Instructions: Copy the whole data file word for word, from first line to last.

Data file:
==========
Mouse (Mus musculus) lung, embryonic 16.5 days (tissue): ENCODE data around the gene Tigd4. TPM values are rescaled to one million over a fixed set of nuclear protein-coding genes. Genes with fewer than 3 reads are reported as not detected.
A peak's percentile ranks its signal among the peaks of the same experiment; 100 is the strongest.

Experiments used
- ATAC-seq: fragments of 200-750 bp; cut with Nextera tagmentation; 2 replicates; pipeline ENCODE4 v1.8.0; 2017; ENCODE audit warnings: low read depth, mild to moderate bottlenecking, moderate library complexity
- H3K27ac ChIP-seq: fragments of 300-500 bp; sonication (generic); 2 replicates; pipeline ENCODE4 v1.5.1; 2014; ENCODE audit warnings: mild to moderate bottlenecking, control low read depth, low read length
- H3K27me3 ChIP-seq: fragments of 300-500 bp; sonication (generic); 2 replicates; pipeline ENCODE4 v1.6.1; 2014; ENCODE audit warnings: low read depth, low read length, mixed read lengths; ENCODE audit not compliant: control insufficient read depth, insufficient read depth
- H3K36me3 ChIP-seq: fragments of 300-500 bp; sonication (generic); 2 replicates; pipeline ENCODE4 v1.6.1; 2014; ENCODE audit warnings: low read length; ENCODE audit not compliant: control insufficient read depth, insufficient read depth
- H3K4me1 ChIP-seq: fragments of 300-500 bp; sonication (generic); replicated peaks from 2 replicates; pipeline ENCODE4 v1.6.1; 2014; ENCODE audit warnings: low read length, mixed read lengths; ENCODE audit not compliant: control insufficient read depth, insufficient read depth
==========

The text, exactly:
Mouse (Mus musculus) lung, embryonic 16.5 days (tissue): ENCODE data around the gene Tigd4. TPM values are rescaled to one million over a fixed set of nuclear protein-coding genes. Genes with fewer than 3 reads are reported as not detected.
A peak's percentile ranks its signal among the peaks of the same experiment; 100 is the strongest.

Experiments used
- ATAC-seq: fragments of 200-750 bp; cut with Nextera tagmentation; 2 replicates; pipeline ENCODE4 v1.8.0; 2017; ENCODE audit warnings: low read depth, mild to moderate bottlenecking, moderate library complexity
- H3K27ac ChIP-seq: fragments of 300-500 bp; sonication (generic); 2 replicates; pipeline ENCODE4 v1.5.1; 2014; ENCODE audit warnings: mild to moderate bottlenecking, control low read depth, low read length
- H3K27me3 ChIP-seq: fragments of 300-500 bp; sonication (generic); 2 replicates; pipeline ENCODE4 v1.6.1; 2014; ENCODE audit warnings: low read depth, low read length, mixed read lengths; ENCODE audit not compliant: control insufficient read depth, insufficient read depth
- H3K36me3 ChIP-seq: fragments of 300-500 bp; sonication (generic); 2 replicates; pipeline ENCODE4 v1.6.1; 2014; ENCODE audit warnings: low read length; ENCODE audit not compliant: control insufficient read depth, insufficient read depth
- H3K4me1 ChIP-seq: fragments of 300-500 bp; sonication (generic); replicated peaks from 2 replicates; pipeline ENCODE4 v1.6.1; 2014; ENCODE audit warnings: low read length, mixed read lengths; ENCODE audit not compliant: control insufficient read depth, insufficient read depth